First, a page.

As government attorneys, and sometimes the defense, questioned a potential member for an eight-member panel, they almost always turned to one question.
“Do you believe women who say they have been sexually assaulted?”
Asking the question made sense. The attorneys were questioning each potential member to see if they could sit on the member panel — the court-martial version of a jury — in the trial of Midshipman 3rd Class Nixon Keago.
Keago is charged with sexual assault, attempted sexual assault, obstruction of justice and burglary.
In addition to the pandemic, the case comes in the middle of two social movements: Black Lives Matter and the military’s own #MeToo movement.
As part of the COVID-19 mitigation, each potential member filled out a supplemental survey a few days ago before member selection.
The question about believing women was on the questionnaire, with almost everyone answering affirmatively. That sparked the government, Lt. Cmdr. Paul LaPlante, Lt. Cmdr. Chris Cox or Lt. Josh Won, to further question each potential member.
Almost all responded the same way. If a woman approached them and said she had been sexually assaulted, they would believe her. But in the courtroom, listening to the trial, they believe Keago is innocent until proven guilty and they would need evidence to determine if a woman was sexually assaulted.
A few elaborated by discussing the #MeToo movement, which started about three years ago and addresses the amount of sexual harassment and assault faced by women.
All said they could still give Keago a fair trial despite their beliefs about sexual assault.
The other social movement hovering over the trial is Black Lives Matter.
The movement was established in 2013 after George Zimmerman was acquitted in the death of Florida teen Trayvon Martin. It recently captured renewed national attention after police officers killed George Floyd, prompting weeks of protests against police brutality.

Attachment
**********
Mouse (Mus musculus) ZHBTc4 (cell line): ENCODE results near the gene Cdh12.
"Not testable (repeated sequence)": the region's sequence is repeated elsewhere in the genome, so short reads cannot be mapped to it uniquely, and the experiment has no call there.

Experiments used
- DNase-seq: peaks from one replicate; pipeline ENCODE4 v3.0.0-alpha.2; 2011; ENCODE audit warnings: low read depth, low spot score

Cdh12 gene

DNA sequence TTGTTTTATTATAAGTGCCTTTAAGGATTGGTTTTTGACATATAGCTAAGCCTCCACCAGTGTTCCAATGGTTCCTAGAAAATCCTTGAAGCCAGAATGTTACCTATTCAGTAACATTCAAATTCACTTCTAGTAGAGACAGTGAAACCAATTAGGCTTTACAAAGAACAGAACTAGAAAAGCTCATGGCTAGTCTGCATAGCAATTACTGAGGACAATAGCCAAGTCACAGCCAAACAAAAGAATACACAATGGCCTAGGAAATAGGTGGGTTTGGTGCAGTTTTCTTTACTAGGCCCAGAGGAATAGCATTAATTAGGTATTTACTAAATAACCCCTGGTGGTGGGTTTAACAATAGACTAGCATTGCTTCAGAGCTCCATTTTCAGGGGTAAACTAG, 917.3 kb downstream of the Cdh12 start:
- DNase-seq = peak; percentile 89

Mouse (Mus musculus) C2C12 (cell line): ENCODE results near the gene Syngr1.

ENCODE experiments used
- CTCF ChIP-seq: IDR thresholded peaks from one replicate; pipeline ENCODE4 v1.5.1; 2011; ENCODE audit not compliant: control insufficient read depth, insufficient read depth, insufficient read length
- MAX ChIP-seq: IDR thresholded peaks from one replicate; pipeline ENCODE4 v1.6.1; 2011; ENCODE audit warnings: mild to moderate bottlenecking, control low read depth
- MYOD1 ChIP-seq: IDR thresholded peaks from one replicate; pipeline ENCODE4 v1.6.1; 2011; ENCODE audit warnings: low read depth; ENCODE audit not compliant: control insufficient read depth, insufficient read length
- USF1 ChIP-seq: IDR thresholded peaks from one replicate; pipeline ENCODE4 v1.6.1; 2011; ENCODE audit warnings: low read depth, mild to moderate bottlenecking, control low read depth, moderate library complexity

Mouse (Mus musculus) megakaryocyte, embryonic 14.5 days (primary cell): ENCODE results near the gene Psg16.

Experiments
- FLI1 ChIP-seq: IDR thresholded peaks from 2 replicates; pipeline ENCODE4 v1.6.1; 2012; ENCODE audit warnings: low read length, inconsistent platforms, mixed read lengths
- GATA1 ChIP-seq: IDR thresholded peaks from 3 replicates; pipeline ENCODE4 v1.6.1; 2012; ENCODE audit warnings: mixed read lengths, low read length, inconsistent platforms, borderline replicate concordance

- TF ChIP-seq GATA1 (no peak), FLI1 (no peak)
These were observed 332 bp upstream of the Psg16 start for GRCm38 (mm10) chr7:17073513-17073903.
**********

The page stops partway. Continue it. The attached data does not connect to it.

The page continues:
Keago is Black.
During a pretrial hearing last week, both the government and defense attorneys asked for questions of race and bias on the supplemental questionnaire.
The defense, Lt. Dan Phipps and Lt. Cmdr. Andrea Kissner, had concerns about questions on the Black Lives Matter movement on the questionnaire, including if a person would be concerned if a guilty conviction in this case would be detrimental to Black Lives Matter.
Phipps and Kissner also wanted open-ended questions about racial bias. Judge Capt. Aaron Rugh said a question on the questionnaire asking is if the potential member believed Black men committed sexual assault more than white men would be sufficient.
Racial bias was only brought up once during government or defense questioning.
Won, when questioning a Black potential member, asked questions about police profiling on race after the man said he had a negative experience with police.
The government attorney than asked if racial bias extends to the Naval Criminal Investigative Service, but the man did not know.
The man also had a friend, who is Black, falsely accused of stealing a wallet.That affected the potential member’s perception of law enforcement, he said.
One potential member, who works in the Naval Academy’s diversity office, brought up racial injustice as a pressure in the case.
The potential member said given the racial bias in the criminal justice system, he would need to find a balance between making sure he did not wrongly convict someone, while also making sure victims feel justified.
The potential member also mentioned the history of white women lying, sometimes in groups, about sexual assault by a Black man.
It is unclear if race will be a factor in the trial. The defense requested a copy of the demographics, including race and gender, of non-commissioned officers from the Naval Academy, Phipps said during a pretrial hearing.
Keago is innocent until proven guilty, and several potential members were questioned on their understanding of this part of the law.
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Most answered that Keago is currently innocent, in accordance with the law, although some said they could not determine innocence without evidence. All understood that the law dictates his innocence unless his guilty is proven beyond reasonable doubt.
But one answer stood out, delivered by the last potential member questioned.
“That is a presumption, sir, not a fact,” the person said.
By the end of the two days, the government and defense questioned 19 people. Eight of those questioned will be selected for the panel.
Despite Keago’s race, only one of the 19 potential members — four women and 15 men — was Black.